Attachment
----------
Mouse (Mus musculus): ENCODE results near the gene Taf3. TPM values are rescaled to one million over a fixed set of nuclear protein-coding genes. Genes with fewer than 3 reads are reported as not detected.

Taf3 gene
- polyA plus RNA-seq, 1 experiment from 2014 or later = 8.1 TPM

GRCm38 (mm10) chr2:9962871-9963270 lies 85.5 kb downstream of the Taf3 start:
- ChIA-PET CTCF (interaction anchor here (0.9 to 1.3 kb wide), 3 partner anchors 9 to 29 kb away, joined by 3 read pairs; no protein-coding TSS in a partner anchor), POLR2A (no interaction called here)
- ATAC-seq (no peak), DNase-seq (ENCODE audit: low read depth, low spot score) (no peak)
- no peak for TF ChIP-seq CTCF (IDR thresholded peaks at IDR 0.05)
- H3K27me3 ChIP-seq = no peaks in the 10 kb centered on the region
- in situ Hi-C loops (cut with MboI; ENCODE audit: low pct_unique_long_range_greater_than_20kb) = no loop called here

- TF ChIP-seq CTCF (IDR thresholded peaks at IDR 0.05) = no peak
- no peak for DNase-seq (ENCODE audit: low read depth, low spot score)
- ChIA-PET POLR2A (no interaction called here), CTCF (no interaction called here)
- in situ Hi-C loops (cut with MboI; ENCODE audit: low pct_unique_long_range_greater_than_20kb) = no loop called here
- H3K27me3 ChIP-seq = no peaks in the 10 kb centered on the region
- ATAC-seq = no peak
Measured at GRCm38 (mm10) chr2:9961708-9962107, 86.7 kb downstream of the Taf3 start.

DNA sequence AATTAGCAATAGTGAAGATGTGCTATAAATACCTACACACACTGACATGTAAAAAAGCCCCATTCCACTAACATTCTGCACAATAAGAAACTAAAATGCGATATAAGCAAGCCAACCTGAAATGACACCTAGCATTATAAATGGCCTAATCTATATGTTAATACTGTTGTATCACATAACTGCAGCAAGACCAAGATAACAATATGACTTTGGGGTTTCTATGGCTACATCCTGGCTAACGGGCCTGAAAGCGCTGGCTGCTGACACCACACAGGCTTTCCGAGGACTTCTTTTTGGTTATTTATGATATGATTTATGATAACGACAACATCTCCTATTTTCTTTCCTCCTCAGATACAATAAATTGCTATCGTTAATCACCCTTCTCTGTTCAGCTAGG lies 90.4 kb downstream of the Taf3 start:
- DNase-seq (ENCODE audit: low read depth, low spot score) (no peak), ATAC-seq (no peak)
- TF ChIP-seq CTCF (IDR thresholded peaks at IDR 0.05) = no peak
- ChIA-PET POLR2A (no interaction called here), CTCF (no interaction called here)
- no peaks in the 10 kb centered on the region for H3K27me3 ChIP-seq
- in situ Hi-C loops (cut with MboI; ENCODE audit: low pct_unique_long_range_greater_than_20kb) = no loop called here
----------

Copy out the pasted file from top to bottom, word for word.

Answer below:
Mouse (Mus musculus): ENCODE results near the gene Taf3. TPM values are rescaled to one million over a fixed set of nuclear protein-coding genes. Genes with fewer than 3 reads are reported as not detected.

Taf3 gene
- polyA plus RNA-seq, 1 experiment from 2014 or later = 8.1 TPM

GRCm38 (mm10) chr2:9962871-9963270 lies 85.5 kb downstream of the Taf3 start:
- ChIA-PET CTCF (interaction anchor here (0.9 to 1.3 kb wide), 3 partner anchors 9 to 29 kb away, joined by 3 read pairs; no protein-coding TSS in a partner anchor), POLR2A (no interaction called here)
- ATAC-seq (no peak), DNase-seq (ENCODE audit: low read depth, low spot score) (no peak)
- no peak for TF ChIP-seq CTCF (IDR thresholded peaks at IDR 0.05)
- H3K27me3 ChIP-seq = no peaks in the 10 kb centered on the region
- in situ Hi-C loops (cut with MboI; ENCODE audit: low pct_unique_long_range_greater_than_20kb) = no loop called here

- TF ChIP-seq CTCF (IDR thresholded peaks at IDR 0.05) = no peak
- no peak for DNase-seq (ENCODE audit: low read depth, low spot score)
- ChIA-PET POLR2A (no interaction called here), CTCF (no interaction called here)
- in situ Hi-C loops (cut with MboI; ENCODE audit: low pct_unique_long_range_greater_than_20kb) = no loop called here
- H3K27me3 ChIP-seq = no peaks in the 10 kb centered on the region
- ATAC-seq = no peak
Measured at GRCm38 (mm10) chr2:9961708-9962107, 86.7 kb downstream of the Taf3 start.

DNA sequence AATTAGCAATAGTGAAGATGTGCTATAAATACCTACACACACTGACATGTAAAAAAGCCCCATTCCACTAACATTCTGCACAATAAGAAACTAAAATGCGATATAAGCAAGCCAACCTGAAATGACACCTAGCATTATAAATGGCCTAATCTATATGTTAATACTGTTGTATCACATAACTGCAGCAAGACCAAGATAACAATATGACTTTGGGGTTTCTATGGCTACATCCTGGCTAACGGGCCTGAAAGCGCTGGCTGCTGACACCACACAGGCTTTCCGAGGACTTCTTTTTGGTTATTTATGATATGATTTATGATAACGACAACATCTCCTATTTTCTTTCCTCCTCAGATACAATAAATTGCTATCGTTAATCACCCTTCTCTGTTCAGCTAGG lies 90.4 kb downstream of the Taf3 start:
- DNase-seq (ENCODE audit: low read depth, low spot score) (no peak), ATAC-seq (no peak)
- TF ChIP-seq CTCF (IDR thresholded peaks at IDR 0.05) = no peak
- ChIA-PET POLR2A (no interaction called here), CTCF (no interaction called here)
- no peaks in the 10 kb centered on the region for H3K27me3 ChIP-seq
- in situ Hi-C loops (cut with MboI; ENCODE audit: low pct_unique_long_range_greater_than_20kb) = no loop called here